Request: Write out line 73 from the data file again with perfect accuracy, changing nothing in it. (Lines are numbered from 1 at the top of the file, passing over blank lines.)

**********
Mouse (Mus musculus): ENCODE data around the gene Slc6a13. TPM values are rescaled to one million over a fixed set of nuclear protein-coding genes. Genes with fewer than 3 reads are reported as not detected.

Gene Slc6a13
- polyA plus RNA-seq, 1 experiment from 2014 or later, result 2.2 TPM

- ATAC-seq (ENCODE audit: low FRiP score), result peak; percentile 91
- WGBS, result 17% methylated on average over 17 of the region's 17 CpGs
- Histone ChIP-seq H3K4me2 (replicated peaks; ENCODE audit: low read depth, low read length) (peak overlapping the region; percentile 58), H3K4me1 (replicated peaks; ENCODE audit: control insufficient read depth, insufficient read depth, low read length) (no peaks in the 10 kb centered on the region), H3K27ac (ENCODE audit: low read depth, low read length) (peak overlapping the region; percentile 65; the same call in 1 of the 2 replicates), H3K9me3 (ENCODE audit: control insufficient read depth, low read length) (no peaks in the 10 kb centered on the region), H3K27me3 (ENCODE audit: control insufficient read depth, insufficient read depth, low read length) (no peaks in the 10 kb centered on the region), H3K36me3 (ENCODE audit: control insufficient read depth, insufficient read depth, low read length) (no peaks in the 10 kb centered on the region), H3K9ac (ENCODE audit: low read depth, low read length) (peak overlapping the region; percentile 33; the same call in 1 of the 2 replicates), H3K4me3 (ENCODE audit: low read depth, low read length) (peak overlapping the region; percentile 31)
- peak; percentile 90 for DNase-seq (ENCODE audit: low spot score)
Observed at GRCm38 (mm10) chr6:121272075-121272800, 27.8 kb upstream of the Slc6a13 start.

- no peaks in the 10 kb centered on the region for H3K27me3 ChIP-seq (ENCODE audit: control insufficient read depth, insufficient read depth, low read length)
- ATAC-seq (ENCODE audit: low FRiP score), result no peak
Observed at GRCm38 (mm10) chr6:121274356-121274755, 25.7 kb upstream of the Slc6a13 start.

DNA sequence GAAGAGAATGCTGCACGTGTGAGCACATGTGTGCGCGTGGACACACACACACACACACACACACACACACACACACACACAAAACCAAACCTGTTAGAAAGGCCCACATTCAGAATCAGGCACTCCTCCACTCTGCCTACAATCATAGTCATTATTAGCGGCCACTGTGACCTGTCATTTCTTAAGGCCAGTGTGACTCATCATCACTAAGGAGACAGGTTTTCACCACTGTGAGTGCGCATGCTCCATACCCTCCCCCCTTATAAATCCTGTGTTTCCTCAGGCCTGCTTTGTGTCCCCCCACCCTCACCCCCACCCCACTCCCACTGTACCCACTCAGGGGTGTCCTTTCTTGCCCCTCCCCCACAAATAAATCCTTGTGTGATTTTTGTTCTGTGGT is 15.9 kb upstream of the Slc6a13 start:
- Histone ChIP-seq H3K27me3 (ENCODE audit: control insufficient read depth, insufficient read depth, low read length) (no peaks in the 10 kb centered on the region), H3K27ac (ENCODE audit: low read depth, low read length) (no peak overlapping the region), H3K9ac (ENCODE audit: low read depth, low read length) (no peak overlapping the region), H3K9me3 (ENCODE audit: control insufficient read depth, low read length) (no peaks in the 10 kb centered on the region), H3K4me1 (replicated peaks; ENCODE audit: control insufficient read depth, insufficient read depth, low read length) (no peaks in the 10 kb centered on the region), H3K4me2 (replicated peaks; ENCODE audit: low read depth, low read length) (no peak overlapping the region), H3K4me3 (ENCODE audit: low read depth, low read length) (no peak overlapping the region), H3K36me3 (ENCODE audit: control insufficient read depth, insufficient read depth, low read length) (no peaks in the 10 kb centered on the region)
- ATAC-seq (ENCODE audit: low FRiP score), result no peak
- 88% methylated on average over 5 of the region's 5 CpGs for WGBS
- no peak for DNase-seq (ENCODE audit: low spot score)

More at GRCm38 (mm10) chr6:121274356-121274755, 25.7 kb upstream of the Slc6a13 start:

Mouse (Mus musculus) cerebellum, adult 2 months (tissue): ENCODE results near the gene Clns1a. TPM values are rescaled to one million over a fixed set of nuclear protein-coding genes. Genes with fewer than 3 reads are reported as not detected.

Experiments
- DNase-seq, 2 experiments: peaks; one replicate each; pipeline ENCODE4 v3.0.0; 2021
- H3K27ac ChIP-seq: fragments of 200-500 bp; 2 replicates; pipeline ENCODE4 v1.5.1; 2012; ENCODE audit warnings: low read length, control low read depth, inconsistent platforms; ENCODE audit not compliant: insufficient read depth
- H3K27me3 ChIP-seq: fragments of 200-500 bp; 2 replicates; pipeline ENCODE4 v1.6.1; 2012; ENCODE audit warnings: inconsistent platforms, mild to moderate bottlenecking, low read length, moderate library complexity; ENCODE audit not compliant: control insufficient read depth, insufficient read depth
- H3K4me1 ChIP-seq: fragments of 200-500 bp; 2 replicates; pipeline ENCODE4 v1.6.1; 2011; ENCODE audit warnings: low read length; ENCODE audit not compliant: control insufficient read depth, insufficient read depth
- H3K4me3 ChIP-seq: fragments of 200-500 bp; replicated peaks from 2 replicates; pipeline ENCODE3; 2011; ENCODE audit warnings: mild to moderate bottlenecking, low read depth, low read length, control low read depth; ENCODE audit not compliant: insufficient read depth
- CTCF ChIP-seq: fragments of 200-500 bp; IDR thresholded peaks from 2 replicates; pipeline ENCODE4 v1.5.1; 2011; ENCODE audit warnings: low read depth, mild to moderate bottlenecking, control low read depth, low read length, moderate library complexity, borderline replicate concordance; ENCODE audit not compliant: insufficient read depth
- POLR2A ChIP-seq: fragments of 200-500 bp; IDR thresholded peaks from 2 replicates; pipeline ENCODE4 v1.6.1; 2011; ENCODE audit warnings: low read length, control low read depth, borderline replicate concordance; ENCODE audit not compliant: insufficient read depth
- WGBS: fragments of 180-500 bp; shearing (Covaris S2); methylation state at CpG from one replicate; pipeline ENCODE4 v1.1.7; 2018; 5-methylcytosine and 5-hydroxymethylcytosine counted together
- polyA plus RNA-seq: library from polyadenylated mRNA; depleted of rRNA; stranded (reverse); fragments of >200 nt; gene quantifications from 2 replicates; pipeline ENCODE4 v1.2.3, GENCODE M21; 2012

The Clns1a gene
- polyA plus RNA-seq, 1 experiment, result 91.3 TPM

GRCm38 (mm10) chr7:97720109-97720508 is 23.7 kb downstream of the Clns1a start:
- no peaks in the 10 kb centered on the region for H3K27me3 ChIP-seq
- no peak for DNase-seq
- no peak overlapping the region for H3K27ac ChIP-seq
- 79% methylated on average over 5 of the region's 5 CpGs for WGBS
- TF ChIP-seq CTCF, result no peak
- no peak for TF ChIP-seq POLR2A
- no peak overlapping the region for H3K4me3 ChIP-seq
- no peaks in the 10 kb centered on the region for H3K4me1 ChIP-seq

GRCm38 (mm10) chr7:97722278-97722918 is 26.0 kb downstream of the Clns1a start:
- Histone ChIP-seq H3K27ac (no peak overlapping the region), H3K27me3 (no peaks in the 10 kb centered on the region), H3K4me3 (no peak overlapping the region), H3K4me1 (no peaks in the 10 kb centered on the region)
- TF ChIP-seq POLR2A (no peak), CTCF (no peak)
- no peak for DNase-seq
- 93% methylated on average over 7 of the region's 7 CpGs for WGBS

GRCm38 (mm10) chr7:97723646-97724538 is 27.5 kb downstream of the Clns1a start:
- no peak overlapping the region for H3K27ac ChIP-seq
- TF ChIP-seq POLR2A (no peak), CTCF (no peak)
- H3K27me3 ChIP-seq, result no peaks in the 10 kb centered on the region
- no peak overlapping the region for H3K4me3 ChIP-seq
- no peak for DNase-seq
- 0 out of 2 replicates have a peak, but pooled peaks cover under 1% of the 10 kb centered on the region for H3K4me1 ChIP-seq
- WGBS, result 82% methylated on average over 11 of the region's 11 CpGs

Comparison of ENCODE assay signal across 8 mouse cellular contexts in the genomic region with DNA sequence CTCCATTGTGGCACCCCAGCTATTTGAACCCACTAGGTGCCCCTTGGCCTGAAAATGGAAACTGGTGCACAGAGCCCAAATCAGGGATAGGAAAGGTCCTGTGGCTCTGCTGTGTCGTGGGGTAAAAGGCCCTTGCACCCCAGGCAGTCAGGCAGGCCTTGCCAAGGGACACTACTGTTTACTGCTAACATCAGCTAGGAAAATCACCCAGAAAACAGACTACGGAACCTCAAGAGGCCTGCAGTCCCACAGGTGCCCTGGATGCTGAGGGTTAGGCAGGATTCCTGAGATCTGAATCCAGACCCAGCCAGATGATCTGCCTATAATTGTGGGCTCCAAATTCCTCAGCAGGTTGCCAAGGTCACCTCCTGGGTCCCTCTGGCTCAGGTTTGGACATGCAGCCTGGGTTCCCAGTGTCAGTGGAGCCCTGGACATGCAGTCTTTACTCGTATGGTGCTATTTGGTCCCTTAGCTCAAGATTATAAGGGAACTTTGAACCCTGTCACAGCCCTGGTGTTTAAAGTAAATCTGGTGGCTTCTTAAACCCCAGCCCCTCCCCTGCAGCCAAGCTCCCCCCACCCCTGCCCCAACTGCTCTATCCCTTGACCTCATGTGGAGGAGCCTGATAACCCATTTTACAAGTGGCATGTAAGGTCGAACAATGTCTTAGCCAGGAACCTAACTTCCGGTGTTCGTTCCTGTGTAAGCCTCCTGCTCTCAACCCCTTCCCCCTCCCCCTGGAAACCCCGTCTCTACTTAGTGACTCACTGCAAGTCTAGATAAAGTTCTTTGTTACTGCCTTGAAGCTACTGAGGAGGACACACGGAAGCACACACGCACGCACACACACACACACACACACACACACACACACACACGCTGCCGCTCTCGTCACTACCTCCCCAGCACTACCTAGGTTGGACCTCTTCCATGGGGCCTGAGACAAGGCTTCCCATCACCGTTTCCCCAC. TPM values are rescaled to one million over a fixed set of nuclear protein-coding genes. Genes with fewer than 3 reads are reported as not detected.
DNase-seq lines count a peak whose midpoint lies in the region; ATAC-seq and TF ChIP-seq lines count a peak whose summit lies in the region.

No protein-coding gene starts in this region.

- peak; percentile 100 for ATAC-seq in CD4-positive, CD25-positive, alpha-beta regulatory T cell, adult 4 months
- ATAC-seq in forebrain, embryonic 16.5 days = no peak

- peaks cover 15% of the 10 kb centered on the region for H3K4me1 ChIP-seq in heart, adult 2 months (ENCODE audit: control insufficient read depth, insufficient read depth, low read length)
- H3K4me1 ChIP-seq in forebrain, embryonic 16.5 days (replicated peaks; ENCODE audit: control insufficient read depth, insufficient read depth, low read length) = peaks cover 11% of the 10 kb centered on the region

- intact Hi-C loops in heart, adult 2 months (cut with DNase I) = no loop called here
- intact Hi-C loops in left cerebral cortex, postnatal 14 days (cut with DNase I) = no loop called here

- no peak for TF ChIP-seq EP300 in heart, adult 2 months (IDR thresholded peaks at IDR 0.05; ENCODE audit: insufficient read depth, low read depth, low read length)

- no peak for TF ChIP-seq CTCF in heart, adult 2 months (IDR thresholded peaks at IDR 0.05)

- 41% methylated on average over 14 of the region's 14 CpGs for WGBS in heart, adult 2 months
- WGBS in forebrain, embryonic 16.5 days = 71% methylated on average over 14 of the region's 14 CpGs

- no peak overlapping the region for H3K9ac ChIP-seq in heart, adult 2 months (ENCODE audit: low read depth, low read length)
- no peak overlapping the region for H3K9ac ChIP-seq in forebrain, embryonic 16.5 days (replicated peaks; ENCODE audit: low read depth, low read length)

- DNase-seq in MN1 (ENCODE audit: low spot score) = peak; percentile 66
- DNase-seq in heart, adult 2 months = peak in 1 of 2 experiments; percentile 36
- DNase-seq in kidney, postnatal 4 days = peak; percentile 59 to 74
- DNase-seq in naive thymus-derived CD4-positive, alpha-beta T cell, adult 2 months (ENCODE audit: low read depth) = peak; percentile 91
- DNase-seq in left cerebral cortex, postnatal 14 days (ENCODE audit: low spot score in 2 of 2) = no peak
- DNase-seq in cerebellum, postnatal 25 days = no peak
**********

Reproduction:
- DNase-seq in cerebellum, postnatal 25 days = no peak